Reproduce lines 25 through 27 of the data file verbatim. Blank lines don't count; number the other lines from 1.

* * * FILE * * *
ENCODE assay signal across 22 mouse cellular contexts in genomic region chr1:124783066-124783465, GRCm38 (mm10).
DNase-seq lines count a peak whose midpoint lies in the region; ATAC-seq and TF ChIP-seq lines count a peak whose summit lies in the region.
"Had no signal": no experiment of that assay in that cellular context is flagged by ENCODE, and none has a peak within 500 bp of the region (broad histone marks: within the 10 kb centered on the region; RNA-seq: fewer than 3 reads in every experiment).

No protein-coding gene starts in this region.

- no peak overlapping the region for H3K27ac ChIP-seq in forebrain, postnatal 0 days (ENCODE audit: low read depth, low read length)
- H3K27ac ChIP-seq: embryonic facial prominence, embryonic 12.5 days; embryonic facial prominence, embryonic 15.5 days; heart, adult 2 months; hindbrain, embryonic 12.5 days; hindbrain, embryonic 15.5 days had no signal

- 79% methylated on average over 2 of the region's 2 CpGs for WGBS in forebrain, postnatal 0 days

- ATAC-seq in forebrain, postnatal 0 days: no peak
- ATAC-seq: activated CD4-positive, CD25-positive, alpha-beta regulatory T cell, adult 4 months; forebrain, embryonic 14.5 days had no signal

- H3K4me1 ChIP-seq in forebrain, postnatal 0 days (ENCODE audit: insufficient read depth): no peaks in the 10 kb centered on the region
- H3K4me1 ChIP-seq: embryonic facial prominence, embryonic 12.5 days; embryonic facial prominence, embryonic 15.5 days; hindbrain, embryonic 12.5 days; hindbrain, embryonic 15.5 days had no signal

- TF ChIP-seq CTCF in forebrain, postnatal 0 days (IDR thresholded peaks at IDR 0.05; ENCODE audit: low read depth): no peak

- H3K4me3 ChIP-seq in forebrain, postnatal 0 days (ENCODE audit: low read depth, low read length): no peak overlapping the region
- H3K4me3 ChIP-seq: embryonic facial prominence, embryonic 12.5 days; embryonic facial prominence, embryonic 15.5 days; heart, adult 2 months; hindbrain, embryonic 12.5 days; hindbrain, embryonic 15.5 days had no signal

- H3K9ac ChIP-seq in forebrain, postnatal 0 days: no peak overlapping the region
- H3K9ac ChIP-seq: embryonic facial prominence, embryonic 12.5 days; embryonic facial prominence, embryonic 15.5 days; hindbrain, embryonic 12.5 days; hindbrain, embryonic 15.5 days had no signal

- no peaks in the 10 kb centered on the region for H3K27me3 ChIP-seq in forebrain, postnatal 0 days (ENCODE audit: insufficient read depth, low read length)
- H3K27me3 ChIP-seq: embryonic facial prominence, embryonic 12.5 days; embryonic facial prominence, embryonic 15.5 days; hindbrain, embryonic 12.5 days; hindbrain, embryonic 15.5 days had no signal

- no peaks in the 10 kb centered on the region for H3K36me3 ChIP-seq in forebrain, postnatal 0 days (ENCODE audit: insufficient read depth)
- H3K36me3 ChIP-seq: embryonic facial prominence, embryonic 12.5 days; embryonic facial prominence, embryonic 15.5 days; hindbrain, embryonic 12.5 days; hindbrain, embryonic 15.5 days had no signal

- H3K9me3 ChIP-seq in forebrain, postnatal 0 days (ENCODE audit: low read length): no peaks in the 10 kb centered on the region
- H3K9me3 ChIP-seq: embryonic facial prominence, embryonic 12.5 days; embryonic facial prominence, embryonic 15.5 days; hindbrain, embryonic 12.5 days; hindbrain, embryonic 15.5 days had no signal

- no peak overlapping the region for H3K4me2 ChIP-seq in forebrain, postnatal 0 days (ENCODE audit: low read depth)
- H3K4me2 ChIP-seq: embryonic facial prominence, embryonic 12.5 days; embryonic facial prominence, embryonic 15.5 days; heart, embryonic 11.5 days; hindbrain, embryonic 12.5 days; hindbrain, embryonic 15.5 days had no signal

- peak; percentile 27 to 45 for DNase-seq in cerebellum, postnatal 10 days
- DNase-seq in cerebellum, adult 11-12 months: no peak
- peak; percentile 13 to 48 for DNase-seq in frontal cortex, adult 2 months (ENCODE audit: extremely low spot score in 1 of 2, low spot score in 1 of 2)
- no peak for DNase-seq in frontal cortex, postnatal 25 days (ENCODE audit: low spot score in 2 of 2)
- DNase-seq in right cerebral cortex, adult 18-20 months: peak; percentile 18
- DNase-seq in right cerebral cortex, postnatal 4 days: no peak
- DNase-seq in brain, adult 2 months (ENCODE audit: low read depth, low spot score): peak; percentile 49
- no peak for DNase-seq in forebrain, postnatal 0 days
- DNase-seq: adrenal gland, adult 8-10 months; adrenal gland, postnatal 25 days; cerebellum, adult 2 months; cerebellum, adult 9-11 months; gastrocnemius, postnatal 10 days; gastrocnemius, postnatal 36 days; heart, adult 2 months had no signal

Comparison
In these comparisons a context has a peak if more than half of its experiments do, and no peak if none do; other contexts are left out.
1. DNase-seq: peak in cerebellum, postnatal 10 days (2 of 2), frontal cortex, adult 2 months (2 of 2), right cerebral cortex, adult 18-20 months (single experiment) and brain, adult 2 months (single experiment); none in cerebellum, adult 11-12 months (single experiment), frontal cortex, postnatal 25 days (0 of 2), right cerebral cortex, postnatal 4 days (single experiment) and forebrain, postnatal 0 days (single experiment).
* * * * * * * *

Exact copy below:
- peak; percentile 27 to 45 for DNase-seq in cerebellum, postnatal 10 days
- DNase-seq in cerebellum, adult 11-12 months: no peak
- peak; percentile 13 to 48 for DNase-seq in frontal cortex, adult 2 months (ENCODE audit: extremely low spot score in 1 of 2, low spot score in 1 of 2)